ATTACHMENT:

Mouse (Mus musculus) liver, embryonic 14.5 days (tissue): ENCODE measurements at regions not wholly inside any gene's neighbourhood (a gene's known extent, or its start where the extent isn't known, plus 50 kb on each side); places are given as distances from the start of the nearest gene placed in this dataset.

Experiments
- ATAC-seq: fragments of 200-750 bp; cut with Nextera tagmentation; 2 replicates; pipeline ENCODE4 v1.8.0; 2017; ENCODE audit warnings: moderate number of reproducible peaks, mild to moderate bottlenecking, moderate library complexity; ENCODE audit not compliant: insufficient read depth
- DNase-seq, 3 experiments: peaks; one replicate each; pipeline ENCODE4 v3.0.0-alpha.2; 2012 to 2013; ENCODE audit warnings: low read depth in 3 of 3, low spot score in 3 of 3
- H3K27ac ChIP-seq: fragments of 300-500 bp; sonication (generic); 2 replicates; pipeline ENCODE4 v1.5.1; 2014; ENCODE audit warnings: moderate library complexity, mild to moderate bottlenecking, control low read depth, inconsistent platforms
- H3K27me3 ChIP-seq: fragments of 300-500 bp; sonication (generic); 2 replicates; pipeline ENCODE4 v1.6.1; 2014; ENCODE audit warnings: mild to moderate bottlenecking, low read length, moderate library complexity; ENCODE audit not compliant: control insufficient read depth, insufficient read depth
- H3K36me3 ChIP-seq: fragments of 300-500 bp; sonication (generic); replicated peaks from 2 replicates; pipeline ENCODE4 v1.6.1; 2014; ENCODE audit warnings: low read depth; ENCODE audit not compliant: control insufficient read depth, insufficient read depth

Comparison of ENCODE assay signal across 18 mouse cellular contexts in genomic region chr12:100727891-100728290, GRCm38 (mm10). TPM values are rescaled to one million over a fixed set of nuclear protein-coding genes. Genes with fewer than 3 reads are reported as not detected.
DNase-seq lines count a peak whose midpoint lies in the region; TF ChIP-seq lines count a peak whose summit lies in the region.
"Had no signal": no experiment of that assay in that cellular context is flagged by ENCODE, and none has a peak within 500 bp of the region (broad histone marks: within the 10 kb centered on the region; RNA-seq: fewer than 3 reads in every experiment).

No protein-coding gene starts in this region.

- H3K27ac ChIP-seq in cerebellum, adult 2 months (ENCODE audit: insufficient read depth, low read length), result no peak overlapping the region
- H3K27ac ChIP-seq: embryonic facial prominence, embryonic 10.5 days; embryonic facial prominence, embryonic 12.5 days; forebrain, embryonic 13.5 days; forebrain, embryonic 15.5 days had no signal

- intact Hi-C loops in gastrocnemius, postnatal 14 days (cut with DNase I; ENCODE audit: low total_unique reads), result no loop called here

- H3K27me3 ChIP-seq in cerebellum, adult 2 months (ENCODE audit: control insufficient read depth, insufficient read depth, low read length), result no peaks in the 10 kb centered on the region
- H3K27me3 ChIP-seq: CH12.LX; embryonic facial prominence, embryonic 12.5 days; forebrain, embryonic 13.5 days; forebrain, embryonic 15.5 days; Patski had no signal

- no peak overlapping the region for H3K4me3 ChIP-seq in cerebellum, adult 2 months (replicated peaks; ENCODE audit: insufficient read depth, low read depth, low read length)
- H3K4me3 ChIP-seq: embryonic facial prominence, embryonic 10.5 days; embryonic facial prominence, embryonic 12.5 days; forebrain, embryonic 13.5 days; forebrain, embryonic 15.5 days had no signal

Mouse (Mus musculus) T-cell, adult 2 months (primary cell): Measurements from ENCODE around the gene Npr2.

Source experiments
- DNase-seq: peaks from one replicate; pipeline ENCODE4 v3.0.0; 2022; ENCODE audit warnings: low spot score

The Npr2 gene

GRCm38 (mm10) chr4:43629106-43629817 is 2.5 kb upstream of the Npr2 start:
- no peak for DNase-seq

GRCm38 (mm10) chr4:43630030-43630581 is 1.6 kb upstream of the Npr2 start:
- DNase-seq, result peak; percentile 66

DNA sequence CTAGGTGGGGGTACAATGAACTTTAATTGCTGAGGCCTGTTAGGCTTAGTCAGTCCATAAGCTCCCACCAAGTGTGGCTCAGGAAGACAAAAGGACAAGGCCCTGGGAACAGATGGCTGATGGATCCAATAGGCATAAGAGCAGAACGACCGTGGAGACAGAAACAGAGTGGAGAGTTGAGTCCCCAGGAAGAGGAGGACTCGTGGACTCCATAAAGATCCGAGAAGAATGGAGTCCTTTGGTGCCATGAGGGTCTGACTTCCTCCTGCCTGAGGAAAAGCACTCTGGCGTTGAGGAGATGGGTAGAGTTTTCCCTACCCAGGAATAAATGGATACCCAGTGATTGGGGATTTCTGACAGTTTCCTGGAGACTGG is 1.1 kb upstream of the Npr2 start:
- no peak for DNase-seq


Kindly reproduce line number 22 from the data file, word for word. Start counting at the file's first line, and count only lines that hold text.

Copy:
The Npr2 gene